In addition, a limited number of filet samples of mackerel, Greenland halibut and Atlantic halibut have been analyzed for dioxins and dioxin-like PCB, brominated flame-retardants and heavy metals. The analyses were done for the Norwegian Food Safety Authority.
The amount of data with respect to dioxins and dioxin-like PCBs in food is very limited in both Norway and the EU. This also applies to data on polybrominated flame-retardants in both seafood and other foods. The reason for this is partly that attention has only recently been drawn to the flame retardants as environmental pollutants.
It is important to expand the data on these substances in seafood in order to facilitate food safety assessments and the establishment of maximum limits for the components in seafood. The analyses reported in this article was previously split into three different projects carried out by the National Institute of Nutrition and Seafood Research (NIFES) for the Norwegian Food Safety Authority.
Focus on certain products and species
Previously, several different marine species and fish oil/oils for human consumption have been analyzed for the content of various undesirable substances. This has been done in order to get an overview of which species needs more attention with respect to seafood safety. These data shows that the content of certain undesirable substances can be high in Atlantic halibut and Greenland halibut compared to EU`s upper limits. The monitoring in 2007 has therefore focused on these species. Mackerel and fish oil/oils for human consumption are also included in this surveillance work because of a need for more data on undesirable substances in these products.
Oils for human consumption
Sixteen different marine oils purchased from various grocery stores in and around Bergen were analyzed for dioxins, dioxin-like PCB and sum PCB7. The concentrations of dioxins and dioxin-like PCBs were low, while the concentration of PCB7 in some of the products was surprisingly high, since these oils were purified. The levels were nevertheless low and do not pose a risk to food safety. There are no upper limits for sum PCB7 in the EU.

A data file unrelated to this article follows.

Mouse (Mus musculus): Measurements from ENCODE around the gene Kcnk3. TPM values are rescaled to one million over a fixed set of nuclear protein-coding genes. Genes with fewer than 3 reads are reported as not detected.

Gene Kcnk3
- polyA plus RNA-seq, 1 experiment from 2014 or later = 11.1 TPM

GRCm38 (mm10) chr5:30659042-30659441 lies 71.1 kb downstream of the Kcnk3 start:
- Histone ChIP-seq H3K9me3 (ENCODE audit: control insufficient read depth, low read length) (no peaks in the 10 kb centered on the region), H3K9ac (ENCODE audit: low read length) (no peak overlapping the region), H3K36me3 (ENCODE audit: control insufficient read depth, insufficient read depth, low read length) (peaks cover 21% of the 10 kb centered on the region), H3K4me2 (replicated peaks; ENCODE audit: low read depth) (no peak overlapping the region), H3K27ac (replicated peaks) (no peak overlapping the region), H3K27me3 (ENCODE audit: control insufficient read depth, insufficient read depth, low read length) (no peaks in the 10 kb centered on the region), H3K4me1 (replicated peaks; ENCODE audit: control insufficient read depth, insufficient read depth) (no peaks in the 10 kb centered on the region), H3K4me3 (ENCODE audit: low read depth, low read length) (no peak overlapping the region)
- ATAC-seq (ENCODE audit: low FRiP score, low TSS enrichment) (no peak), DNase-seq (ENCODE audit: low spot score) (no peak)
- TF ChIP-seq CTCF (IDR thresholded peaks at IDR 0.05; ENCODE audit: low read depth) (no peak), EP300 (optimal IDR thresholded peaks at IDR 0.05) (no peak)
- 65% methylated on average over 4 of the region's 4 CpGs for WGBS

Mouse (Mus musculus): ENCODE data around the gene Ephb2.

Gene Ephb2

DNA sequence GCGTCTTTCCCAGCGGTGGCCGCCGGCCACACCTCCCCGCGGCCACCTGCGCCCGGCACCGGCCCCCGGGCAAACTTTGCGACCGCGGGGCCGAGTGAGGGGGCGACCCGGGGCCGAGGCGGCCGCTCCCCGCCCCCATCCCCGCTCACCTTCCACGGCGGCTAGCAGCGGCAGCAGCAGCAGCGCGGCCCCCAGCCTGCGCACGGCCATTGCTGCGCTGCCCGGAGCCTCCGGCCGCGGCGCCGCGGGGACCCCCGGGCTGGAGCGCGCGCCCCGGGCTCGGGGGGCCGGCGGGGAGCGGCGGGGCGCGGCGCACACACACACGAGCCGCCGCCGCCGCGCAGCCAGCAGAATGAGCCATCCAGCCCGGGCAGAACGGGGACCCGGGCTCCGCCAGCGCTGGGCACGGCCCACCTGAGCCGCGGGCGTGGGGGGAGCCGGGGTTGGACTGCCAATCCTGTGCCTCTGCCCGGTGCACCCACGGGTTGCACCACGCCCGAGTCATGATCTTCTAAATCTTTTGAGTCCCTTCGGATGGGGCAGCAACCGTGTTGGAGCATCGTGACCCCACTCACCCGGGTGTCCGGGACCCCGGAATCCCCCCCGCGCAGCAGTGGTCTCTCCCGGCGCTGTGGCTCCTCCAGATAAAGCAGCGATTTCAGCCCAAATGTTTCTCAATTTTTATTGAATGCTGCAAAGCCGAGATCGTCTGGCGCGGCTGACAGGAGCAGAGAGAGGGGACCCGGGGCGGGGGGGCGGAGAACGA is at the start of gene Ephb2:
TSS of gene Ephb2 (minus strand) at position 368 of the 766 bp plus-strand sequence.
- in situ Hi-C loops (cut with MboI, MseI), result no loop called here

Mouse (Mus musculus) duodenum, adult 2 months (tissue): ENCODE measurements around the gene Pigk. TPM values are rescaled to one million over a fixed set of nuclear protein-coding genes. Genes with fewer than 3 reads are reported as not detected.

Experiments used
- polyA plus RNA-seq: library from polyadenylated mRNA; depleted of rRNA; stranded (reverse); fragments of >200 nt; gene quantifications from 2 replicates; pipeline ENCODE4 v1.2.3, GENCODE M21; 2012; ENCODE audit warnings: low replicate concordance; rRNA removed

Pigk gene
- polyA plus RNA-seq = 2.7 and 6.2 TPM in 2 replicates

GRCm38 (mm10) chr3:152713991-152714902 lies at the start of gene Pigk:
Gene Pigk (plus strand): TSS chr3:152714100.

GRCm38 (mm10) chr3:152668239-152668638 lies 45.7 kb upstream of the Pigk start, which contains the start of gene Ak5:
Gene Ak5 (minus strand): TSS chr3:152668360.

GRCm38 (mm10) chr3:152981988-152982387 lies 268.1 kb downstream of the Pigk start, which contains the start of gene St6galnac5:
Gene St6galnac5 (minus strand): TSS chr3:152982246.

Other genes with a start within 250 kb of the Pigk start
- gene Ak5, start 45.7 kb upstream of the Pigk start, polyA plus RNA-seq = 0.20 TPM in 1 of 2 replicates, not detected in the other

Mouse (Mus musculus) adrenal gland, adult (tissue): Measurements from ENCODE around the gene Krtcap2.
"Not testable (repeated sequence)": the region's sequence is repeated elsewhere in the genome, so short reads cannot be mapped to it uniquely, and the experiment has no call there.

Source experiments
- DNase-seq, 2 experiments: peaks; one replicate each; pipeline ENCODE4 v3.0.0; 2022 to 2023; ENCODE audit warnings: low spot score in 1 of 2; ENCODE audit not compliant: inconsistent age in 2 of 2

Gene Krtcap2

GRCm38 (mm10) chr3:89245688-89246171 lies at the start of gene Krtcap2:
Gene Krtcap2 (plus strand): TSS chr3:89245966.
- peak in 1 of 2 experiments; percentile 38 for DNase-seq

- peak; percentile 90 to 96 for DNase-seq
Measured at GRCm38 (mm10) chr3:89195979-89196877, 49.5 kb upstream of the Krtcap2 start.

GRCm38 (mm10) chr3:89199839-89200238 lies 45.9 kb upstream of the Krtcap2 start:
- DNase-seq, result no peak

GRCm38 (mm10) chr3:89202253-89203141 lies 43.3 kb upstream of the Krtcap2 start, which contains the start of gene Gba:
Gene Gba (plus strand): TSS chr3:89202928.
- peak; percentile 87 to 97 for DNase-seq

50 samples of mackerel were analyzed for dioxins, dioxin-like PCBs and sum PCB7, 25 samples of mackerel were analyzed for brominated flame retardants, and 50 samples were analyzed for metals, i.e. arsenic, cadmium, mercury and lead. The concentrations of these undesirable substances were low compared to EU’s maximum limits, for the substances these limits exist.
50 samples of Greenland halibut were analyzed for dioxins, dioxin-like PCBs and sum PCB7. Samples from 10 of these showed a concentration of dioxins and dioxin-like PCBs that exceeded the EU's upper limit of 8 ng TE/kg wet weight. With respect to trade, EU`s upper limit applies to the average levels of a batch. Since the mean value for all 50 Greenland halibut was 5.4 ng TE/kg wet weight, this result does not evoke a ban on distribution.
Ten samples of Greenland halibut were analyzed for brominated flame-retardants. The results showed varying levels, and for polybrominated difenylethers (PBDE) the mean value was 1.8 microgram/kg wet weight. This concentration was somewhat higher than that found in mackerel, but is within the same range as for other marine fish species from the open sea.
Fifty samples of Greenland halibut were analyzed for metals, i.e. arsenic, cadmium, mercury and lead. Five of these exceeded EU`s upper limits for mercury of 0.5 mg/kg wet weight. However, the mean value of mercury was 0.32 mg/kg wet weight for the entire batch and does not evoke a ban on sale.
Several factors affect the levels of undesirable substances in a sample such as specie, geography/location, age, size, diet/level in the food chain and season (i.e. temperature, nutrient access, maturation). More analyses are needed to describe the current situation with respect to undesirable substances through an extensive survey called baseline studies, NIFES is currently working to establish the baseline for Greenland halibut.
Thirty samples (belly and back) of Atlantic halibut (wild) were analyzed for dioxins, dioxin-like PCBs and sum PCB7. Eight of a total of 14 belly samples showed very high levels of dioxins and dioxin-like PCB, with an average of 19 ng TE/kg wet weight, and thereby exceeding EU`s upper limit of 8 ng TE/kg wet weight. Measures to restrict the distribution of belly filets of Atlantic halibut should be considered by the Norwegian Food Safety Authority.
Twenty samples (belly and back) of Atlantic halibut were analyzed for brominated flame-retardants. The levels varied from 0.3-12.3 microgram PBDE/kg wet weight in back filets and from 1.0-17.5 microgram PBDE/kg wet weight in belly filets. Concentrations of PBDE in samples of Atlantic halibut are amongst the highest found in marine fish from the open sea.
Thirty samples of Atlantic halibut were analyzed for metals, i.e. arsenic, cadmium, mercury and lead. Only one of 14 back samples showed levels of mercury that exceeded the EU`s upper limit of 1.0 mg/kg wet weight. The batch average was 0.53 mg/kg and thereby below the EU`s upper limit.
More analyses are required to describe the current levels of undesirable substances in Atlantic halibut. NIFES is working to raise funds for a comprehensive baseline surveys for this specie.